Perils of public service
The perils and sorrows of public service were amply demonstrated by former (I suppose the term can be used by now) National Food Authority administrator Arthur Juan.
Juan recently sent in his “irrevocable” resignation to former senator Francis Pangilinan, the presidential adviser on food security and agricultural modernization. Pangilinan had recruited Juan from the private sector and gave him marching orders to “clean up” the troubled agency.
The NFA is the government’s procurer of rice—both to stabilize prices to protect farmers as well as ensure a steady supply of the country’s staple food to protect poor consumers. The agency had frequently figured in controversies over several matters: unauthorized importation of rice supplies, storing rice in warehouses and withholding it from the market to jack up prices, and now adulterating NFA rice with animal feed, in connivance with private traders. So I suppose Juan and the new team he brought with him knew they were treading on rather big toes when they sought to clean up the NFA.
Juan cited his “health” in his letter, but everybody knows his resignation was triggered by reports of a National Bureau of Investigation “finding” that he and his executive assistant had been negotiating with an accused in the animal feed case in exchange for millions in hush money.
Of course, with the NBI being still one of the few (if not the last) law enforcement agencies still enjoying credibility with the public, the report was immediately deemed credible.
But Juan vehemently denied the charges, and Pangilinan, for one, says the Department of Justice, which has direct supervisory control over the NBI, denies that any such report exists or was submitted. Pangilinan even brought up the possibility that the “evidence”—an exchange of text messages between Juan, his assistant and the accused warehouse owners in which details of the extortion attempt were spelled out—had been faked with the use of a malicious piece of software.
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I do not know Juan personally, neither have I met him, but my husband, a retired San Miguel Corp. executive, says he met with Juan a number of times. Juan is an SMC retiree himself, so it makes me wonder why he would squander his name and reputation, built over the years in San Miguel Foods, for a few millions in connivance with an assistant he met just a few days earlier.
When the news broke out about the NBI “report,” it sent Juan to the hospital for unknown reasons, though stress and shock probably had a lot to do with it.
I don’t blame Juan a bit if he had thought
“to hell with it” after being accused of the most venal of acts so soon after his appointment.
Especially when he didn’t need the money or the pressure brought to bear on him.
In these days when almost every other government official is accused of one anomaly or the other, the ease with which the seemingly trumped-up charges against Juan have gained traction can only turn off private citizens—especially the most qualified—from ever heeding the call of public service. And where does that leave us? What kind of government will we end up with when only the unqualified or the unscrupulous are willing to serve the people?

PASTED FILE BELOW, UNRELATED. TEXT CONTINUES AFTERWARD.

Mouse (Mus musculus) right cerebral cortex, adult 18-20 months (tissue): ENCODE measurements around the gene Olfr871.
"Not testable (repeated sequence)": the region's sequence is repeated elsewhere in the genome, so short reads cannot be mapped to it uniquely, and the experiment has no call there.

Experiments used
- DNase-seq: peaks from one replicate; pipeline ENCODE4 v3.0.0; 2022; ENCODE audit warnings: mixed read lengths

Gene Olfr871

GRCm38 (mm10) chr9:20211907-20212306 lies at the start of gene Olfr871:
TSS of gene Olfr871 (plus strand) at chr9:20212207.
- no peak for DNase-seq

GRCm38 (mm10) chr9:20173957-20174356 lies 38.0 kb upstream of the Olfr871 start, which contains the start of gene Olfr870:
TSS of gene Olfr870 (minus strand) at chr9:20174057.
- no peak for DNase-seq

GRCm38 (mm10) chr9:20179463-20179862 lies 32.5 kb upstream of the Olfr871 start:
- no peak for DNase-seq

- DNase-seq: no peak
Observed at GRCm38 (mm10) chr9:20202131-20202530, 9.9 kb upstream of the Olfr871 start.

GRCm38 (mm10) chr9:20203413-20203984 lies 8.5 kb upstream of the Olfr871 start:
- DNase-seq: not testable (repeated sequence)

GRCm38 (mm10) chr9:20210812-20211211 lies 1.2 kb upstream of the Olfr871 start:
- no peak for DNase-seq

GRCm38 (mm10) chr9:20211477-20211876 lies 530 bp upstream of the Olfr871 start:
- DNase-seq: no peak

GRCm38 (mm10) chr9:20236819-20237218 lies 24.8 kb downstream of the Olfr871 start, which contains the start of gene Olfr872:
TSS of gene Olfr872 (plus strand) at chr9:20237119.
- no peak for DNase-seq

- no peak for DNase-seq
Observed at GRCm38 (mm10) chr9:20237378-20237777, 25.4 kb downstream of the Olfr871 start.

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Still, having said that, I do stand 100 percent behind Sen. Grace Poe when she called for PNP Director General Alan Purisima to take a leave of absence while an investigation is going on to look into charges of graft against the police chief.
Former PNP chief and senator Panfilo Lacson has gone one step further and urged Purisima to quit his post. Purisima is set to retire next year.
The charges against Purisima stem from questions over his statement of assets, liability and net worth, a copy of which was released by the Civil Service Commission. Questions have likewise been raised about the financing of the “White House,” the newly built official residence of the PNP chief in Camp Crame which Purisima’s boss, Interior Secretary Mar Roxas, says was built from “donations” of private individuals. News reports also reveal the existence of a lavish rest house in Nueva Ecija which he said was worth only P3.75 million in his SALN.
Earlier, an anticrime watchdog group demanded Purisima’s resignation over the PNP’s failure to stem the tide of criminality. Incidents involving “scalawags” in the police force have been increasing of late.
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Conveniently, Purisima is said to be taking part in a training course abroad, and his spokespeople have been left to handle the flak.
Purisima is said to have pretty strong ties with P-Noy, stemming from his days with the Presidential Security Group during the term of the late President Cory Aquino when P-Noy was but a young man working closely with the PSG to protect his mother.
This may explain Purisima’s and P-Noy’s durable ties, but Poe and Lacson are right. If the PNP chief really does care for the welfare of his friend, and for the verdict of history on the P-Noy administration, he should fall on his sword and sacrifice himself to protect the President. Purisima may truly be the victim of a vilification campaign, but he must remove himself from his powerful post if only to ease suspicions that the investigation into the charges against him was somehow skewed in his favor. After all, what agency or investigator or prosecutor would like to tangle with the country’s top police officer?
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